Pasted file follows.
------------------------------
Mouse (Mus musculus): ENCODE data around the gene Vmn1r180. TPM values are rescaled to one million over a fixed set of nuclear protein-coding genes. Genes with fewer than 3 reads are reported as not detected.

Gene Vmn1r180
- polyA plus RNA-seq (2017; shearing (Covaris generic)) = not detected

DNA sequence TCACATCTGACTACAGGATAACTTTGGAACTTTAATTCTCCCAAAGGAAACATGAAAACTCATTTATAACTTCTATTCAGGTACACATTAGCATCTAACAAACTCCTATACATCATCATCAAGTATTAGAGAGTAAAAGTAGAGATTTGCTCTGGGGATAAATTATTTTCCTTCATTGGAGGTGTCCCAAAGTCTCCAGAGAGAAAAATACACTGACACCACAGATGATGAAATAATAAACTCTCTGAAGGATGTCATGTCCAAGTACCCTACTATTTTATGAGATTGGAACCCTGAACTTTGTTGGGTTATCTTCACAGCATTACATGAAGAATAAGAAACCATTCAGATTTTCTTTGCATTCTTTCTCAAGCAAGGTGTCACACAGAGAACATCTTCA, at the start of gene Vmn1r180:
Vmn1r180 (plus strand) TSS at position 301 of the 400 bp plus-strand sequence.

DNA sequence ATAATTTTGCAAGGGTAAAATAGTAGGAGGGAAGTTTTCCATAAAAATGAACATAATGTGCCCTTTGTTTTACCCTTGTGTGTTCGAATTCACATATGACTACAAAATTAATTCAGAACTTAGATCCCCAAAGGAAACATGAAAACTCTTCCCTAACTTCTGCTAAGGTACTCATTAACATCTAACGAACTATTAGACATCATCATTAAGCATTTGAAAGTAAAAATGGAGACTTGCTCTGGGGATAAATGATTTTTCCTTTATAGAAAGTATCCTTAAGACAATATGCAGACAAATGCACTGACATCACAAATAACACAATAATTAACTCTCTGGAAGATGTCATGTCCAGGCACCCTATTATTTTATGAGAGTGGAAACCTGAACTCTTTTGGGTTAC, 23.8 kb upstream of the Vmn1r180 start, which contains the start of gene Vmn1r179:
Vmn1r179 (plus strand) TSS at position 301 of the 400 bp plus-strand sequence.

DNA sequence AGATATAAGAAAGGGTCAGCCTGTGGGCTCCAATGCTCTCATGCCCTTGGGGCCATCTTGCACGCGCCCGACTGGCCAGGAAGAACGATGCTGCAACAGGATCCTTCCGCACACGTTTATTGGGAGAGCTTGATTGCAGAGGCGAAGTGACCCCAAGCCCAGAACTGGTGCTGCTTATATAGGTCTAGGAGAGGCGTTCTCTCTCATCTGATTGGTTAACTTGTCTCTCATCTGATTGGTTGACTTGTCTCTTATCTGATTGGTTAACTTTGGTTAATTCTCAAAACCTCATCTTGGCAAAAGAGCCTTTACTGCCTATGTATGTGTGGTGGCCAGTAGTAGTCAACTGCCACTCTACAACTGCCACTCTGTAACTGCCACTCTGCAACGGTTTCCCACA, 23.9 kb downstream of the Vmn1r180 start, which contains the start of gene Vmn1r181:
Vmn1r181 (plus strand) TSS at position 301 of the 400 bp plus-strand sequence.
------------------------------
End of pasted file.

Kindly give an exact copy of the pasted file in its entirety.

Mouse (Mus musculus): ENCODE data around the gene Vmn1r180. TPM values are rescaled to one million over a fixed set of nuclear protein-coding genes. Genes with fewer than 3 reads are reported as not detected.

Gene Vmn1r180
- polyA plus RNA-seq (2017; shearing (Covaris generic)) = not detected

DNA sequence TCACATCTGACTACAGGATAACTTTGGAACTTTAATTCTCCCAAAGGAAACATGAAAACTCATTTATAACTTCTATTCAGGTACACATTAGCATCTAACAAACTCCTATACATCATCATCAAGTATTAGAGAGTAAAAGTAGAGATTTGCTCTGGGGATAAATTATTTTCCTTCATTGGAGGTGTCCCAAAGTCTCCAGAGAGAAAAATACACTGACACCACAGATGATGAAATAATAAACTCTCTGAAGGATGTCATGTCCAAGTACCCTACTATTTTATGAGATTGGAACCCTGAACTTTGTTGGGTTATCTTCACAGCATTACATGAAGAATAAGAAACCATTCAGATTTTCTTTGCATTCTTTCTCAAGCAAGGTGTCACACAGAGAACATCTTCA, at the start of gene Vmn1r180:
Vmn1r180 (plus strand) TSS at position 301 of the 400 bp plus-strand sequence.

DNA sequence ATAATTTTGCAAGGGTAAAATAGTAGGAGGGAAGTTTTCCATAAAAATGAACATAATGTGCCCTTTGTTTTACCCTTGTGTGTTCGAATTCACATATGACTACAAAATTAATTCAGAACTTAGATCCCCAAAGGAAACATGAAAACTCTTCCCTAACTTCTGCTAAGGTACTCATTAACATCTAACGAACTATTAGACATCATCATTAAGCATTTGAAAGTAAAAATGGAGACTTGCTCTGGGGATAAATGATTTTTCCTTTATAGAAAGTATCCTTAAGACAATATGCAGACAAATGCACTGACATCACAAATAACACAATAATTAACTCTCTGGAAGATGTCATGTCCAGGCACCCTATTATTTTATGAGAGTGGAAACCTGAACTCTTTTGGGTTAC, 23.8 kb upstream of the Vmn1r180 start, which contains the start of gene Vmn1r179:
Vmn1r179 (plus strand) TSS at position 301 of the 400 bp plus-strand sequence.

DNA sequence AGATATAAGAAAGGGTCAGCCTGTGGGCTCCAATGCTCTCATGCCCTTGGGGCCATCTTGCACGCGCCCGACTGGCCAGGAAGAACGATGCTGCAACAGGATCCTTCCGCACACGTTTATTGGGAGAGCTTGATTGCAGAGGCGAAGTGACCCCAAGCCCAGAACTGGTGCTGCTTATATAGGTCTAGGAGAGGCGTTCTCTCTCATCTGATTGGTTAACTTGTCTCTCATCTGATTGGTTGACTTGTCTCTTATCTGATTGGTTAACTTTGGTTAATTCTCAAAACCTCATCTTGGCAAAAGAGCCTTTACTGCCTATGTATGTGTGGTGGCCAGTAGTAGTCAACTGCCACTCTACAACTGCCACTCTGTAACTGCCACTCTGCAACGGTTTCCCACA, 23.9 kb downstream of the Vmn1r180 start, which contains the start of gene Vmn1r181:
Vmn1r181 (plus strand) TSS at position 301 of the 400 bp plus-strand sequence.